Origin of Black Hole Term
My students are researching the origins of various astronomical
theories and we have hit a snag with the concept of black holes. Where was
this concept first coined? Any history of the theory of how black holes
developed would be greatly appreciated.
Two centuries ago, the English geologist John Michell realized that it would
be theoretically possible for gravity to be so overwhelmingly strong that
nothing -- not even light traveling at 186,000 miles an hour -- could escape.
To generate such gravity, an object would have to be very massive and
unimaginably dense. At the time, the necessary conditions for "dark stars"
(as Michell called them) seemed physically impossible. His ideas were published
by the French mathematician and philosopher Pierre Simon Laplace in two
successive editions of an astronomy guide, but were dropped from the third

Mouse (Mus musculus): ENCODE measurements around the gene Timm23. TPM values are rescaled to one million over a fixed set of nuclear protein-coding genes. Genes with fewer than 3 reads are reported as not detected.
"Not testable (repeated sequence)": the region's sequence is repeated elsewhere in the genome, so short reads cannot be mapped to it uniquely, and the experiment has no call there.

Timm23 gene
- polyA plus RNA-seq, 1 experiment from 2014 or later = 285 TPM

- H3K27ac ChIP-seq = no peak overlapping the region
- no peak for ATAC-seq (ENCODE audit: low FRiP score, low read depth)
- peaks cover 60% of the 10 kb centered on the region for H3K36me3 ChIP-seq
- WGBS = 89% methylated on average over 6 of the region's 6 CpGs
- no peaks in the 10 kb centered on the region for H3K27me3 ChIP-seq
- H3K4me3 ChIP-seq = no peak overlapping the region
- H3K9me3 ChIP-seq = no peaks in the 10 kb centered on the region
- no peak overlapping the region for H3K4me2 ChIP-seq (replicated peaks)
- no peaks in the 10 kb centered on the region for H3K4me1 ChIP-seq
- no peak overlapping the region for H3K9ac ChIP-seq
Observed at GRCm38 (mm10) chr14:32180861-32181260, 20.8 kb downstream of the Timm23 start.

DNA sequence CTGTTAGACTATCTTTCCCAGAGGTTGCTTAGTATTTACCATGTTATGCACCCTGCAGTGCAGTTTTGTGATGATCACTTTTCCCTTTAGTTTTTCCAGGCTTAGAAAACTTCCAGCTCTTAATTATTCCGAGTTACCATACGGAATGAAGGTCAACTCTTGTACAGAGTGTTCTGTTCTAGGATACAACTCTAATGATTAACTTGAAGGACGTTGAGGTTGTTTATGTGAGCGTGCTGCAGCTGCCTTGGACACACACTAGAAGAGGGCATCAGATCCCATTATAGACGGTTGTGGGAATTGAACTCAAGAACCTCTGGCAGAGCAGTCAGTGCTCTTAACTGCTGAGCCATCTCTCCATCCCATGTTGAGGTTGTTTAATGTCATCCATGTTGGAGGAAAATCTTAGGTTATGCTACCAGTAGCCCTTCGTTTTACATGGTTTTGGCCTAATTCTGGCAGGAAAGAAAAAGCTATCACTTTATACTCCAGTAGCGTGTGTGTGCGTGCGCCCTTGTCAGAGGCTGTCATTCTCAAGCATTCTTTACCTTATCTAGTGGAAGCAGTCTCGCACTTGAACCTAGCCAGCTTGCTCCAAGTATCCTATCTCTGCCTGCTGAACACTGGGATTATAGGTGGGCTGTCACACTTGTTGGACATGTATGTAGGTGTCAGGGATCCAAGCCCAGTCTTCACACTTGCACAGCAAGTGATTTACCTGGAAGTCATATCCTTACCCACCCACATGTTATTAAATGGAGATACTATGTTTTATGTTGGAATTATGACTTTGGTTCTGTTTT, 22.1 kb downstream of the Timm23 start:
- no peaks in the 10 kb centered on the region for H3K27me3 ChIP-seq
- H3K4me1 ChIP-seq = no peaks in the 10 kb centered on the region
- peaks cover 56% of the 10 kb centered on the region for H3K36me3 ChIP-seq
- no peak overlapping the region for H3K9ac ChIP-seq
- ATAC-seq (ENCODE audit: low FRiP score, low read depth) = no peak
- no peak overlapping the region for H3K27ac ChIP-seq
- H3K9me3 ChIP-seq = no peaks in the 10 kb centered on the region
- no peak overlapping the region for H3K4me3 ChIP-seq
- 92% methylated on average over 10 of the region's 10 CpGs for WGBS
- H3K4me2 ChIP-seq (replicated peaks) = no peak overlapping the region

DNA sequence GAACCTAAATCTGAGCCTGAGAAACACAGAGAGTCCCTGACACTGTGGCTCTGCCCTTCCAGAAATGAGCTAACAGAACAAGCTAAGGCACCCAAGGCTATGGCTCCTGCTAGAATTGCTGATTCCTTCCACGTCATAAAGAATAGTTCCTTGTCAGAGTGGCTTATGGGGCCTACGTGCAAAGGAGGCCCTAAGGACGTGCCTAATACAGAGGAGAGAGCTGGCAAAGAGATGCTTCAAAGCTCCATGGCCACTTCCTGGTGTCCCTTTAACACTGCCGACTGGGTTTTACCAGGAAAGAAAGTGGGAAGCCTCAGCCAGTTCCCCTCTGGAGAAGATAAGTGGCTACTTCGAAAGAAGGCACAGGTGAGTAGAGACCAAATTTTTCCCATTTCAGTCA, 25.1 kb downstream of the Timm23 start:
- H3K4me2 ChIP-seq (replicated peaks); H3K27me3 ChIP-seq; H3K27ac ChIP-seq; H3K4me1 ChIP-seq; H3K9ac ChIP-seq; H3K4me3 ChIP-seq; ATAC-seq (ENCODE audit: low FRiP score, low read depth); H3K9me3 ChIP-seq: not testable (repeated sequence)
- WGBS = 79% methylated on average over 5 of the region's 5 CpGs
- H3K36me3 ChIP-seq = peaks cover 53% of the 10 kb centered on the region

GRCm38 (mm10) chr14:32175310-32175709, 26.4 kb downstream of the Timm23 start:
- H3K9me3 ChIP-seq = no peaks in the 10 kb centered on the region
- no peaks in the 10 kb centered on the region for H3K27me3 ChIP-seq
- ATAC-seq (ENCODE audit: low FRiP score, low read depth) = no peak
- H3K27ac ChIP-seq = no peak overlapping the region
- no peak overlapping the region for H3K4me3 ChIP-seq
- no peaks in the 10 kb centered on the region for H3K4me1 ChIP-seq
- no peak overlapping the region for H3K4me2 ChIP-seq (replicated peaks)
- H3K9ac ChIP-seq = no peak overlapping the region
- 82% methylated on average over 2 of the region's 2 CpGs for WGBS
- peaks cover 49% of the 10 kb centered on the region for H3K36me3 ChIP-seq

In 1916, the concept was revived when German astrophysicist Karl Schwarzschild
decided to compute the gravitational fields of stars using Einstein's new field
equation. Schwarzschild limited the complexity of the problem by assuming the
star was perfectly spherical, gravitationally collapsed, and did not rotate.
His calculations yielded a solution aptly called a Schwarzschild singularity.
Scientists theorize that a singularity lies at the center of a black hole, a
catchy term physicist John Wheeler coined in the 1960s. Since then, black holes
have caught the public imagination.
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Update: June 2012